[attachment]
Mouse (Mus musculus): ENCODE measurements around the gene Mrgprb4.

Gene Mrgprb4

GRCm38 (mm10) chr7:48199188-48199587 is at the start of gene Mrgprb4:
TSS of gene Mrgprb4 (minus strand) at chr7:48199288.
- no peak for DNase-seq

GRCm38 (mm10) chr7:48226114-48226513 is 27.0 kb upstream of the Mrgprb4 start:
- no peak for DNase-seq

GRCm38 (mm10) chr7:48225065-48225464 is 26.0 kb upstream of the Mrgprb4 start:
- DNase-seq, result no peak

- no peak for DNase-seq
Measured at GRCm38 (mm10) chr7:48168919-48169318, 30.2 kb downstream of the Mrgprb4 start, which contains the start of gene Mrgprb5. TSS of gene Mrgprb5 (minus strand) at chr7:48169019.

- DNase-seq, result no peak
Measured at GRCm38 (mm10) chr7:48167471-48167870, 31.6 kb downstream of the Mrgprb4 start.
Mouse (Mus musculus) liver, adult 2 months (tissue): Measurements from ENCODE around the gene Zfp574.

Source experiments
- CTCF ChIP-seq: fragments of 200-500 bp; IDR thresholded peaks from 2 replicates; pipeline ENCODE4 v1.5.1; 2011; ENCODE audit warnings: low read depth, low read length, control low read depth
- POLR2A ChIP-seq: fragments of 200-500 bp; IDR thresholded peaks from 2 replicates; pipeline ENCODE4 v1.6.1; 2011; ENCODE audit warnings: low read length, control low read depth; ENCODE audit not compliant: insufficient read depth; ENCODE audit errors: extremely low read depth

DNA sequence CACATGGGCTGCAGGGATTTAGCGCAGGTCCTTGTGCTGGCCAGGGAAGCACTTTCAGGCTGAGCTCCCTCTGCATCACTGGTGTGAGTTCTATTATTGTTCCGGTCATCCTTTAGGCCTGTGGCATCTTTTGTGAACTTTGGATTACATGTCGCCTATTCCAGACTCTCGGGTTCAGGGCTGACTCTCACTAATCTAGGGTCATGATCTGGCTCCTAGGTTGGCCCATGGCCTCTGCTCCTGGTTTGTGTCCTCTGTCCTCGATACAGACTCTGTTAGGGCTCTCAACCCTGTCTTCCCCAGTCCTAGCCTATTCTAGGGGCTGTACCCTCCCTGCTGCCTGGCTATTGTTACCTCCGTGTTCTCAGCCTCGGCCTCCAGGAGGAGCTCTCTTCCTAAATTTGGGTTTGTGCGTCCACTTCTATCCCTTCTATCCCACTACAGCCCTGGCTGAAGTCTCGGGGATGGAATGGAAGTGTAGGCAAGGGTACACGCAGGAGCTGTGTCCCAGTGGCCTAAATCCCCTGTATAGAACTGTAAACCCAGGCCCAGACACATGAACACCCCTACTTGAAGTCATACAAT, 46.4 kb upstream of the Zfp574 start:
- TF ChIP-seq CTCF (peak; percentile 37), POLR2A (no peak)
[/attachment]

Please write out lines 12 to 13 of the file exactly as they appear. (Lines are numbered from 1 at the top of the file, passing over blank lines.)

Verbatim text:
- DNase-seq, result no peak
Measured at GRCm38 (mm10) chr7:48167471-48167870, 31.6 kb downstream of the Mrgprb4 start.